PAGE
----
by Mary Lefkowitz
How Afrocentrism Became an Excuse to Teach Myth as History
by Mary Lefkowitz
New York: Basic Books, 1996
This is a book for teachers and scholars, written by a professor of classics at Wellesley College. I wish there were no need for such a book. It is to our national shame both that Afrocentrism has been allowed to flourish inside our schools, but outside the boundaries of the traditional standards of empirical research, and that there has been a need for Afrocentrism to develop in the first place

Not around..

2008-12-16 20:50:04 by Jesus666

The 4 Gospels, Matthew, Mark, Luke, and John, are examples of books which did not carry the names of their actual authors. The present names were assigned long after these four books were written. And--in spite of what the Gospel authors say--biblical scholars are now almost unanimously agreed that none of the Gospel authors was either an actual disciple of Jesus or even an eyewitness to his ministry. Many biblical books have the earmarks of fiction. Johns gospel is totally false.
No historian who is religiously unbiased takes the bible as a book of history. The four gospels, were written with an agenda convert masses and not as an accurate historical account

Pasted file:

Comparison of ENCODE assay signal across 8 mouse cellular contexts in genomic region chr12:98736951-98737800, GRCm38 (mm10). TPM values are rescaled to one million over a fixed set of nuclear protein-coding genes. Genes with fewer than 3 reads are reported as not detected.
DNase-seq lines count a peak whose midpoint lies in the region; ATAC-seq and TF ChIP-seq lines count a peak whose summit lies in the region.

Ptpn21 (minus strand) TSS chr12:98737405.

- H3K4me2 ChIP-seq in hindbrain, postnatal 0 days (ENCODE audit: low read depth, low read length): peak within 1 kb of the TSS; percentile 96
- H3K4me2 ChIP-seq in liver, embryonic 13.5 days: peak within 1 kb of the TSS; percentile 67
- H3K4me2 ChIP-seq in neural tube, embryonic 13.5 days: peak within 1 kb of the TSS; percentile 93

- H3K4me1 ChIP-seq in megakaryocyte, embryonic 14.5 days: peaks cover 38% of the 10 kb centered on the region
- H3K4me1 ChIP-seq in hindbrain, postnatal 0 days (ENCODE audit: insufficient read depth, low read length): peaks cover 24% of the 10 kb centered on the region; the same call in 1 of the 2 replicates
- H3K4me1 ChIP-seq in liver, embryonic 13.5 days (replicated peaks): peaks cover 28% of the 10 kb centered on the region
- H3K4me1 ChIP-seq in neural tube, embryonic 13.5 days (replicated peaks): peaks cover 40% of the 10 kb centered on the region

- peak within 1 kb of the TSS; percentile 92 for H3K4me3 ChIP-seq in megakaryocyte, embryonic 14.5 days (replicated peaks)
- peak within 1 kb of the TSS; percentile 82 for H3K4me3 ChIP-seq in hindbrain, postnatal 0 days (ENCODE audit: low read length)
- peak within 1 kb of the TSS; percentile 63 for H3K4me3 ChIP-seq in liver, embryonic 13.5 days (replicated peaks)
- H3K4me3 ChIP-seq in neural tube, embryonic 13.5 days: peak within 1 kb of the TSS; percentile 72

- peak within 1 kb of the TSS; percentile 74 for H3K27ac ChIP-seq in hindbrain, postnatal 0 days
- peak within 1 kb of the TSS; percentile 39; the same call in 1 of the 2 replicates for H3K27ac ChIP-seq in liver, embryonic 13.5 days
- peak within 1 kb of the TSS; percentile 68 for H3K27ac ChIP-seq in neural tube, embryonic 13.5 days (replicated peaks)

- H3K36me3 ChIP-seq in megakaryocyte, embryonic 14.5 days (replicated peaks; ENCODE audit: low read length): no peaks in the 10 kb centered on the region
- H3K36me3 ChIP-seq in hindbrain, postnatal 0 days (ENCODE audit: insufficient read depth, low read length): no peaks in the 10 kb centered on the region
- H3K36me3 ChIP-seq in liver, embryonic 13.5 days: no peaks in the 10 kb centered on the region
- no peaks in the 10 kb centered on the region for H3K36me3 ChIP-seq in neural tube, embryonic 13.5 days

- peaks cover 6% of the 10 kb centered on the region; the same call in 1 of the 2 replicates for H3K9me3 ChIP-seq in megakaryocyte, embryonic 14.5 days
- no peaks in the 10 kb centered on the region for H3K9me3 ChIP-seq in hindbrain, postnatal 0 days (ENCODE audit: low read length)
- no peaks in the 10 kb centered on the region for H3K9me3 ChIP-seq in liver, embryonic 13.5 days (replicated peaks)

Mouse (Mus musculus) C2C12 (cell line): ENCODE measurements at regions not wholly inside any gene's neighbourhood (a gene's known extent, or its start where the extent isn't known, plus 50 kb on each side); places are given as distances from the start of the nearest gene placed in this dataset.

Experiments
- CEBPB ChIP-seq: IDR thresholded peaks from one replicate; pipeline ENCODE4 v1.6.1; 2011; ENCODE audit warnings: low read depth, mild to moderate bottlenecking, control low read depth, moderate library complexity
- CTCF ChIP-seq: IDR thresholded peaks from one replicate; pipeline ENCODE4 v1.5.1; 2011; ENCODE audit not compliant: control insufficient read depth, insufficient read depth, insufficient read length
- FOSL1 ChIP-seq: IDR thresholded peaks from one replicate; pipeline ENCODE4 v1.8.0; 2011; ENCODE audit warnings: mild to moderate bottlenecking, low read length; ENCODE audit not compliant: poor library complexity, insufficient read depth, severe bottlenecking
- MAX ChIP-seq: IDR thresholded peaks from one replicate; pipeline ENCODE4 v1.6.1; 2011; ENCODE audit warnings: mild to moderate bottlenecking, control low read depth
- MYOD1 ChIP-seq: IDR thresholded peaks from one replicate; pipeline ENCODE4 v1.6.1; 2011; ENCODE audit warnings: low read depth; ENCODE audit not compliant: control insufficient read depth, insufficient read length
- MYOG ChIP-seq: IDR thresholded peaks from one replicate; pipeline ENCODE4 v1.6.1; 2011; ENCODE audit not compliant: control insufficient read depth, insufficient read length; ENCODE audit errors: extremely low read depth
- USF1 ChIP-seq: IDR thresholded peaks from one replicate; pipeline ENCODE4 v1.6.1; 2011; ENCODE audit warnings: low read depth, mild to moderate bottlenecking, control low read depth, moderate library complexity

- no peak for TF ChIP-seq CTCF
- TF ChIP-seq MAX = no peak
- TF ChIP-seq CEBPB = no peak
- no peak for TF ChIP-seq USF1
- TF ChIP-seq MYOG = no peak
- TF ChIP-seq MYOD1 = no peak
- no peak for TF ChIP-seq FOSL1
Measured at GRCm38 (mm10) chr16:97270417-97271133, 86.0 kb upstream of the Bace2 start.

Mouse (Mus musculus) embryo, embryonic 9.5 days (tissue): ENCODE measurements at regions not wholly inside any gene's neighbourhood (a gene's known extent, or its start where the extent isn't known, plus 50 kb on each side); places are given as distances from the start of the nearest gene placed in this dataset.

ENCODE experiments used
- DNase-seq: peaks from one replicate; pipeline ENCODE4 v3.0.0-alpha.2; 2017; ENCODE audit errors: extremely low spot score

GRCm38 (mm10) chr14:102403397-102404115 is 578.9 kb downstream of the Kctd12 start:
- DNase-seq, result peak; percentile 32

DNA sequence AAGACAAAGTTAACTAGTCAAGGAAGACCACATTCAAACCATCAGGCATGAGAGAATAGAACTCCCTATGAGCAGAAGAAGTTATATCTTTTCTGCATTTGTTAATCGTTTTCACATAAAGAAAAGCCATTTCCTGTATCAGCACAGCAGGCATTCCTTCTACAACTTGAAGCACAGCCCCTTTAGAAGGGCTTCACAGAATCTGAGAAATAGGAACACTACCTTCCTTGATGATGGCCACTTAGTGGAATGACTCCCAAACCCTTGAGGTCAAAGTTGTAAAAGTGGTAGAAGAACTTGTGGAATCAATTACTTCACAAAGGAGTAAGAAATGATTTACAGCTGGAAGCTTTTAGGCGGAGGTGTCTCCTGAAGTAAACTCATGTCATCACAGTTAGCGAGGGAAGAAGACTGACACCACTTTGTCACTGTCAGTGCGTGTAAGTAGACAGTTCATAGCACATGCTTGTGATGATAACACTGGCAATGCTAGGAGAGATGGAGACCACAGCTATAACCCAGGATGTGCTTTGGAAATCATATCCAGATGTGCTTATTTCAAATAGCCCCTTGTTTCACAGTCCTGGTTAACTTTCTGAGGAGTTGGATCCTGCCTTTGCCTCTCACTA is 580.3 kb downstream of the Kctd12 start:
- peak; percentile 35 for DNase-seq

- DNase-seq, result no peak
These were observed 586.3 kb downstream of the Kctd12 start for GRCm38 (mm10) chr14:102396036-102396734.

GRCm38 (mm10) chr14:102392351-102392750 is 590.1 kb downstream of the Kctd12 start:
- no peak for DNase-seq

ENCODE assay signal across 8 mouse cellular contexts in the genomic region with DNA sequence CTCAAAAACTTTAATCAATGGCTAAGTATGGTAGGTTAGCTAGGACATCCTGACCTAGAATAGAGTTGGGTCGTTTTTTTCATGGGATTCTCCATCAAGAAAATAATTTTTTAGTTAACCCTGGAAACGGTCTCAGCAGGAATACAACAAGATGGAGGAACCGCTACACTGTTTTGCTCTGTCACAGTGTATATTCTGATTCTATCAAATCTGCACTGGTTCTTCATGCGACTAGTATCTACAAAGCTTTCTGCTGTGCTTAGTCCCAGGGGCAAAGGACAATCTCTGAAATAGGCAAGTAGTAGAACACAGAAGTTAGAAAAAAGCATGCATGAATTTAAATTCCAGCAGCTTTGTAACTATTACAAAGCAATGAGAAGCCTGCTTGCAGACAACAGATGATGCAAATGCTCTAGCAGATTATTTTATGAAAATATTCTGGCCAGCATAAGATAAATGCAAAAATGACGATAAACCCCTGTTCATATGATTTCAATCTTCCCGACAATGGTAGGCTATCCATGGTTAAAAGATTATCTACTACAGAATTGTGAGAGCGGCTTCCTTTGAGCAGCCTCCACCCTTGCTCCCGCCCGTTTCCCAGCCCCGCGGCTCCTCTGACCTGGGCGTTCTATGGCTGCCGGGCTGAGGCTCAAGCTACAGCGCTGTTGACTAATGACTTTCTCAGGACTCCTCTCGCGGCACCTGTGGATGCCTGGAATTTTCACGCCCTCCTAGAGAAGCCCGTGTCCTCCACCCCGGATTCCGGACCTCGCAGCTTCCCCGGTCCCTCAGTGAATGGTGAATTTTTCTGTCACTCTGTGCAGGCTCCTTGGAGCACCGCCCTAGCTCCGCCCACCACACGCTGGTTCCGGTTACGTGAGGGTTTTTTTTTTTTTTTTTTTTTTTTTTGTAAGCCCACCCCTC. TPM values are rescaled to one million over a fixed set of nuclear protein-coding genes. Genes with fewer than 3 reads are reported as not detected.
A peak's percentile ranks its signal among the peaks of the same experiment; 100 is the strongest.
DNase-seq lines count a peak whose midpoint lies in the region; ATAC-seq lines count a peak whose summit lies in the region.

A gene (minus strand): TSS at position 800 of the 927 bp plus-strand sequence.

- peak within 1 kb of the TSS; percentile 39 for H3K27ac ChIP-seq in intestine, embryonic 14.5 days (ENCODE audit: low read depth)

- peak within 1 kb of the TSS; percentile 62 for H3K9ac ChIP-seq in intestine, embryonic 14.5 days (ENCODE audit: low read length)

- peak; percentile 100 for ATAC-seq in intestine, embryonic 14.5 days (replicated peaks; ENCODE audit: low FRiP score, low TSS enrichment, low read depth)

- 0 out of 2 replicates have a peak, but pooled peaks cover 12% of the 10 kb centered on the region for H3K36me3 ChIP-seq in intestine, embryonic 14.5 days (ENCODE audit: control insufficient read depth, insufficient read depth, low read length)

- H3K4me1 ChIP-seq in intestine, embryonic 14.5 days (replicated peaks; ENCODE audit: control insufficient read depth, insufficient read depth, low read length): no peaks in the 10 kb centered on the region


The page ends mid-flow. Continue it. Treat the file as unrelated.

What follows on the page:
Not even a slim chance...Sorry..

2009-02-11 20:14:20 by Jesus666

The 4 Gospels, Matthew, Mark, Luke, and John, are examples of books which did not carry the names of their actual authors. The present names were assigned long after these four books were written. And--in spite of what the Gospel authors say--biblical scholars are now almost unanimously agreed that none of the Gospel authors was either an actual disciple of Jesus or even an eyewitness to his ministry. Many biblical books have the earmarks of fiction.
No historian who is religiously unbiased takes the bible as a book of history. The four gospels, were written with an agenda convert masses and not as an accurate historical account